The United Nations is reporting that growth in clean energy hit a record $286 billion U.S in 2015. Most of this came from developing and emerging economies for the first time.
While the bulk of the growth appears to be in solar and wind, biofuel and other clean energy technologies are also gaining in popularity. Back in 2004 total investment in renewable energy was less than $50 billion U.S.
The Taipei Times stated that the shift in interest has been led by China and India, even though these countries are largely powered by fossil fuels. Recently, The Times quoted the chair of the advisory board of Bloomberg New Energy Finance, which co-launched the U.N report. Michael Liebreich indicated that the interest in renewables, particularly in developing and emerging economies, is “helped by sharply reduced costs, and by the benefits of local power production over reliance on imported commodities.”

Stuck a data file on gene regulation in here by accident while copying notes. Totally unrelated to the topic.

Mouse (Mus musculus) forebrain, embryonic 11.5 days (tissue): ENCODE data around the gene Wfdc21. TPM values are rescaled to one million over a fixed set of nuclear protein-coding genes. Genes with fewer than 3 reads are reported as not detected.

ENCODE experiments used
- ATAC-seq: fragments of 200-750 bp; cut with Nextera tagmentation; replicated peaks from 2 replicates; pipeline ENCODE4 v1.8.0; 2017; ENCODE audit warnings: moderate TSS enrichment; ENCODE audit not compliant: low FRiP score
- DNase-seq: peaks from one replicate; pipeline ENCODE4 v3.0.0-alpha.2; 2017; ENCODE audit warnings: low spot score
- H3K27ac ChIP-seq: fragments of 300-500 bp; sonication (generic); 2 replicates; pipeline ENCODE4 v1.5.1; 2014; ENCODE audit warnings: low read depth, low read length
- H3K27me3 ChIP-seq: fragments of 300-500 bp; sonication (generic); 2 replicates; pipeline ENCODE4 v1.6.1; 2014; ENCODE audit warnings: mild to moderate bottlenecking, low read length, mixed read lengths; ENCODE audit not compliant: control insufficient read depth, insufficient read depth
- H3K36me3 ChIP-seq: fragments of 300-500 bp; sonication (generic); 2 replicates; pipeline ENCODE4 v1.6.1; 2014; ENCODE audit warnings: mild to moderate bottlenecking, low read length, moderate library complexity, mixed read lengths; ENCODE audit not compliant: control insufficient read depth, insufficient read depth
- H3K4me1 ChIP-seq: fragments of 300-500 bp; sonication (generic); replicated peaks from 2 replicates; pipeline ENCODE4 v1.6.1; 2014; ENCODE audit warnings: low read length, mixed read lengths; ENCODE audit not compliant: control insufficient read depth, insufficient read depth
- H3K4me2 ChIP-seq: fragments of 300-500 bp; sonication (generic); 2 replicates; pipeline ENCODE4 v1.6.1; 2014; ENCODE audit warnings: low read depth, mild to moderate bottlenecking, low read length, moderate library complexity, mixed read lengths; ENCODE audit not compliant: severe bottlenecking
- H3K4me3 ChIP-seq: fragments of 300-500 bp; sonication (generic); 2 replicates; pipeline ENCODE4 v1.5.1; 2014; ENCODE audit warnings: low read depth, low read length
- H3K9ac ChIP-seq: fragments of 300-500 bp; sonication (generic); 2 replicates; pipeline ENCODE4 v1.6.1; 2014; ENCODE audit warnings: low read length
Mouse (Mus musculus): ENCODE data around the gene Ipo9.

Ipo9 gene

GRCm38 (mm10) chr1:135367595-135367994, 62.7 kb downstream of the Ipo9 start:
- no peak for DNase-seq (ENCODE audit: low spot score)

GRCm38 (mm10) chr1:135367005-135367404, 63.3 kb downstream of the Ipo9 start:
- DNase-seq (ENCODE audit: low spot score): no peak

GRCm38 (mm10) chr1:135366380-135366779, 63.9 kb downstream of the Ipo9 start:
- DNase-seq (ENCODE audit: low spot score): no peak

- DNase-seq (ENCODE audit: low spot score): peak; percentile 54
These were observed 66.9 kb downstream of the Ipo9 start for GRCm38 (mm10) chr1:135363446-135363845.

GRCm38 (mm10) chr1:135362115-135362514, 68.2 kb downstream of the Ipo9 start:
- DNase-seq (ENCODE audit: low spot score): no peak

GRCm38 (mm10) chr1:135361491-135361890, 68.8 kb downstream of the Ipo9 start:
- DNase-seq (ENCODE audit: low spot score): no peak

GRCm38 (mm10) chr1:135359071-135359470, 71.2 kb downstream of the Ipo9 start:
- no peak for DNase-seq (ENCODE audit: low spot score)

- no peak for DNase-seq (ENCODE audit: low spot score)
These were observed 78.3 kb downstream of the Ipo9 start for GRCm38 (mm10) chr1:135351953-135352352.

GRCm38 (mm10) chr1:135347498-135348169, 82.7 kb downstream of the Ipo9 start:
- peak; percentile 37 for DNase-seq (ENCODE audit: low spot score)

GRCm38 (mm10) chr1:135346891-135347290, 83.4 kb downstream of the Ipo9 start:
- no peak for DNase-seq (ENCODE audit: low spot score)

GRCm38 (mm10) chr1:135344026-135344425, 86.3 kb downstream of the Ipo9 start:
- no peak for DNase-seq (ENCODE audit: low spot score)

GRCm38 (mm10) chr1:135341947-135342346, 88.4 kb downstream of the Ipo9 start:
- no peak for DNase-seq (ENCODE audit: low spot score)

UN Data seems to indicate that when it came to clean energy last year solar photovoltaics and wind prevailed. Together they added about 118 gigawatts (GW) in generating capacity – about one quarter more than the year prior. Wind made up about 62 GW and photovoltaics 56 GW, with other input coming from biomass, geothermal, solar thermal and waste-to-energy.
Early last year, a study conducted by San Francisco based, Grand View Research Inc. indicated that waste-to-energy was going to be a rapidly growing renewable energy stream over the next 5 years. They estimated that the global waste-to-energy market would reach $37.64 billion by the year 2020. The research findings pointed to a shift in energy security around the world, as well as decreasing landfill space as a strong force in the interest towards WTE.
While the UN report titled, Global Trends in Renewable Energy Investment 2016, sounds encouraging, environmental experts know we have a long way to go. As the UN has outlined, much of the record-breaking investment in renewables last year came from China, which spent almost $103 billion U.S, followed by India spending $10.2 billion U.S. The other countries that spent big included, South Africa, Mexico, Chile, Morocco, Turkey and Uruguay. There are many more countries that could have joined these countries in their level of renewable investment, but didn’t.